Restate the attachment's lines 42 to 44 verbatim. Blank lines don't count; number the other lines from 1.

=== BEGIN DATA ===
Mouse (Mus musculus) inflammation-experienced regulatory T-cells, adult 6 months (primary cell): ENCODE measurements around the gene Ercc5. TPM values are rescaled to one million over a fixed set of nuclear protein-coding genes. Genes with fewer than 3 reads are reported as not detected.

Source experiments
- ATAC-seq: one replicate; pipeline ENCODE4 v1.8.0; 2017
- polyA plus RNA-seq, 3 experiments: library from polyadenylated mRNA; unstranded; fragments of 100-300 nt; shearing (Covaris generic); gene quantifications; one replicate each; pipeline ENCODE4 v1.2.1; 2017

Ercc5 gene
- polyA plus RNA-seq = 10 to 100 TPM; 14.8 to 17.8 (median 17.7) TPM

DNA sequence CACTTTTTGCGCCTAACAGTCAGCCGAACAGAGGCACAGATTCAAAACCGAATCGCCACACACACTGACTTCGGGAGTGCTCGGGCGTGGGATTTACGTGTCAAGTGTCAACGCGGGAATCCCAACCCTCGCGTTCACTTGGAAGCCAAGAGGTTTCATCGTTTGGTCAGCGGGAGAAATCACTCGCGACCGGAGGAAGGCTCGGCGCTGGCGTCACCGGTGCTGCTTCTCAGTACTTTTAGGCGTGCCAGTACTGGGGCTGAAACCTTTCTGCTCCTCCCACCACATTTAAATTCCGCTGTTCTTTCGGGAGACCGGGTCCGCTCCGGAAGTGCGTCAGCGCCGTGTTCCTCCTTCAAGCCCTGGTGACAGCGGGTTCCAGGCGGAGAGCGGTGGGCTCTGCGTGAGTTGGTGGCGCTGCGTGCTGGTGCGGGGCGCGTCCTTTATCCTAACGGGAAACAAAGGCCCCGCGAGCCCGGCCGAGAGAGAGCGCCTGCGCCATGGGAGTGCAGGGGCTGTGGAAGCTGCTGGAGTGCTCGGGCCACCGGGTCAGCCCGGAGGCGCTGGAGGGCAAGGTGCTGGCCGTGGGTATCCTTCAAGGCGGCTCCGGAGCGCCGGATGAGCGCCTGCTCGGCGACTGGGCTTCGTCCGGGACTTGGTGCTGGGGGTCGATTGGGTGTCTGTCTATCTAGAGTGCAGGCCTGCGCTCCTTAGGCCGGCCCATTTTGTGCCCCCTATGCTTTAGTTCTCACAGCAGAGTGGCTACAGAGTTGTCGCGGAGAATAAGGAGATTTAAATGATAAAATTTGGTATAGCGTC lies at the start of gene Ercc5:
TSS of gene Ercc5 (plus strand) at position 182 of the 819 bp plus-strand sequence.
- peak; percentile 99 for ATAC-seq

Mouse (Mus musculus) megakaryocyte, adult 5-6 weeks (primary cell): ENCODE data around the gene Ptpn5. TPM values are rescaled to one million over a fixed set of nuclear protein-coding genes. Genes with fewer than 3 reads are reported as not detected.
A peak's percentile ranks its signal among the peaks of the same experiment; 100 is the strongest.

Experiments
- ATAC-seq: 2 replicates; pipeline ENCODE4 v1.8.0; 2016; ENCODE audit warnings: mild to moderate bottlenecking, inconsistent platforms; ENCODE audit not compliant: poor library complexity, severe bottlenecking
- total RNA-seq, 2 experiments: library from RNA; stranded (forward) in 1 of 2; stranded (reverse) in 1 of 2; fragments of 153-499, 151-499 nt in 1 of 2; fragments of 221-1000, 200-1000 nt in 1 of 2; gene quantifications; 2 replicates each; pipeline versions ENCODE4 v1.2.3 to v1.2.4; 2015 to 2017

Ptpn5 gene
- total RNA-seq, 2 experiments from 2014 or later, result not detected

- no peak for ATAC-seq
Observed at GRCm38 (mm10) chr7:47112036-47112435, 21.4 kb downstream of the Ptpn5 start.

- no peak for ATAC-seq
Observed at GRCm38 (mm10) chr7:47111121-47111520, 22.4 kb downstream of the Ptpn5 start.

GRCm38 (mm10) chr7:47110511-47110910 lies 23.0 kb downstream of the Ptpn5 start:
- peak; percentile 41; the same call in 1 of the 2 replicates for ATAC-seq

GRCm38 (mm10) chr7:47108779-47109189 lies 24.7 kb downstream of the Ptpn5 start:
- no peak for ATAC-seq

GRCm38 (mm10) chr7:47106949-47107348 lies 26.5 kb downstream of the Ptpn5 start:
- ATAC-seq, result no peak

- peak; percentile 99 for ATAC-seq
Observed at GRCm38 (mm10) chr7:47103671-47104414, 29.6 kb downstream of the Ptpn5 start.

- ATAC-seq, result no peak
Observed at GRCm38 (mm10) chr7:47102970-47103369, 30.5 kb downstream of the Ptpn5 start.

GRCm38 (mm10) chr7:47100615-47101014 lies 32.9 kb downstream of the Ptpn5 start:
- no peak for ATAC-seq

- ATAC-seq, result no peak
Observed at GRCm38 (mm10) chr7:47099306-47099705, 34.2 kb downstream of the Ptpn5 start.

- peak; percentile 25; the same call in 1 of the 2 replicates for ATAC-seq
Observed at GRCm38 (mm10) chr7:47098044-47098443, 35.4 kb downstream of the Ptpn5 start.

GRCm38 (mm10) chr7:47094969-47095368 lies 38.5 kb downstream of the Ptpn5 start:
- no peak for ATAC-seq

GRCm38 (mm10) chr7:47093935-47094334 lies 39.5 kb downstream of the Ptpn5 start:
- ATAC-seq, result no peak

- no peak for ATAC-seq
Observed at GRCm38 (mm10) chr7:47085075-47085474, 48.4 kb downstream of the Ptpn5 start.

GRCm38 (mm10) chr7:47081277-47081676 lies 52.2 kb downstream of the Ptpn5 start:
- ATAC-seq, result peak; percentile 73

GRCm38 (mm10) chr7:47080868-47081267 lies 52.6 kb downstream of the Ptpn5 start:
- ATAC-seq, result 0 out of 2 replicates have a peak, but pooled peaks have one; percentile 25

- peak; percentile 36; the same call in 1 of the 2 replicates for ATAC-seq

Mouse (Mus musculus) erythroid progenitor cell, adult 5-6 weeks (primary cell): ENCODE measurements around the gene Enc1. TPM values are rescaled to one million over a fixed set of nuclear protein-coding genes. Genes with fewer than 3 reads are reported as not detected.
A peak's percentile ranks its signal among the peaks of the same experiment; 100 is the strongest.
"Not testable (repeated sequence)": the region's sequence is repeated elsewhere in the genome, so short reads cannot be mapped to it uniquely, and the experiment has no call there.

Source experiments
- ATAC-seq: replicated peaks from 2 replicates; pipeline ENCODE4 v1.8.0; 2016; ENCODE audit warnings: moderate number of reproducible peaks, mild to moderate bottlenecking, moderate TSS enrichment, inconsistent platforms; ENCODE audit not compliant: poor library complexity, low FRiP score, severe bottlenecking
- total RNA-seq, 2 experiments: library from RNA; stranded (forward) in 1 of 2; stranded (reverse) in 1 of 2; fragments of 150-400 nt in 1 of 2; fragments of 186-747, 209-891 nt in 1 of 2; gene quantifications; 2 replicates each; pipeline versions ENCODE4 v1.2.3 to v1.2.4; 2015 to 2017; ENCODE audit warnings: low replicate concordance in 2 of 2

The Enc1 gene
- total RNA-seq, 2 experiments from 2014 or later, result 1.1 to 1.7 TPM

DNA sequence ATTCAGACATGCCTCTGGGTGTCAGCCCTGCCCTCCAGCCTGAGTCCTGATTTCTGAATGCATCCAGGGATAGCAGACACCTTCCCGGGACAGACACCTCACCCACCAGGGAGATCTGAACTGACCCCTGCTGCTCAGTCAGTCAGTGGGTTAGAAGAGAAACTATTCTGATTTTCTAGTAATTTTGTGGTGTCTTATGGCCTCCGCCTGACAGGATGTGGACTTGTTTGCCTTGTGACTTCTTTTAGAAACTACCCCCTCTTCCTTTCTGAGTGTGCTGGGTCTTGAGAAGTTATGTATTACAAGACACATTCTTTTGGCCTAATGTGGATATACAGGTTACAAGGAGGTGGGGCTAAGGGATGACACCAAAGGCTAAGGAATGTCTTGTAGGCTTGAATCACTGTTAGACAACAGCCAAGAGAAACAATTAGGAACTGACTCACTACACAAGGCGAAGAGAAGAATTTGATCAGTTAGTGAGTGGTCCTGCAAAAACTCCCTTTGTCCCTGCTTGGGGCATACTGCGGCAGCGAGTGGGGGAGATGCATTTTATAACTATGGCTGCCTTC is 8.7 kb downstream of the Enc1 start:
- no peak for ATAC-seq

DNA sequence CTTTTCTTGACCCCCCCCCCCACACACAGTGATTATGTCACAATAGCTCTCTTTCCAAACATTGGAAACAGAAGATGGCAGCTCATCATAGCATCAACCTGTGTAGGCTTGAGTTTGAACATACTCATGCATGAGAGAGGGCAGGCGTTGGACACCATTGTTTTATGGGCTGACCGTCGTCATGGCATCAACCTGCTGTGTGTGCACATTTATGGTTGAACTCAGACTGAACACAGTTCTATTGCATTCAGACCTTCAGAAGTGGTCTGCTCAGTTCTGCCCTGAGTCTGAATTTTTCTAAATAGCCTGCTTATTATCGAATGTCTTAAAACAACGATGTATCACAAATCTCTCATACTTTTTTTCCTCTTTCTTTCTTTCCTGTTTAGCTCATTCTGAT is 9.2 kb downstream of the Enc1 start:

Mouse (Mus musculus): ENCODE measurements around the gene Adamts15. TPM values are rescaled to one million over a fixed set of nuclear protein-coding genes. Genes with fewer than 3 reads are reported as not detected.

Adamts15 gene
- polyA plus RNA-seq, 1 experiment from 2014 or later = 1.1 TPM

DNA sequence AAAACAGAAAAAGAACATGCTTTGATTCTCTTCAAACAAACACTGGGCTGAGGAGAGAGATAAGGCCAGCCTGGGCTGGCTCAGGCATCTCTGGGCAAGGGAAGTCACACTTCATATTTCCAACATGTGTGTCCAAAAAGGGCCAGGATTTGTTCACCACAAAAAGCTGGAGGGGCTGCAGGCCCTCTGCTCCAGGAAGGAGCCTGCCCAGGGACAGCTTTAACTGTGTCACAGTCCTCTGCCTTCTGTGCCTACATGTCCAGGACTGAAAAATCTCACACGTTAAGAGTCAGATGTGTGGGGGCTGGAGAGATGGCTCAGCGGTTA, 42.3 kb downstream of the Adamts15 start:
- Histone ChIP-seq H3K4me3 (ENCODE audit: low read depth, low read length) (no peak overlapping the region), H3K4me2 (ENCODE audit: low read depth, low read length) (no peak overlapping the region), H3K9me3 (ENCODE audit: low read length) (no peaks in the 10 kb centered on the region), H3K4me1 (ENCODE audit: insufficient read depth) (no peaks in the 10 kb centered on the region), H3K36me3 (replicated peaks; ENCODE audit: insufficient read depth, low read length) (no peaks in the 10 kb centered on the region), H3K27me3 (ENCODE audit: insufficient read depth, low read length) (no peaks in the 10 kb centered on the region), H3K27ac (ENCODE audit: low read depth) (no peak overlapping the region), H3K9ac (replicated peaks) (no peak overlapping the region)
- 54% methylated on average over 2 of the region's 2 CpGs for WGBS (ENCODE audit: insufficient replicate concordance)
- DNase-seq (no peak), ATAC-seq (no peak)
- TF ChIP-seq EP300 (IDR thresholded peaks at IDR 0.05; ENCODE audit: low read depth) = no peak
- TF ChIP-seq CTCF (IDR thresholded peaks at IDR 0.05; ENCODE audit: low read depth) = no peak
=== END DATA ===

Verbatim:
Observed at GRCm38 (mm10) chr7:47085075-47085474, 48.4 kb downstream of the Ptpn5 start.

GRCm38 (mm10) chr7:47081277-47081676 lies 52.2 kb downstream of the Ptpn5 start:
- ATAC-seq, result peak; percentile 73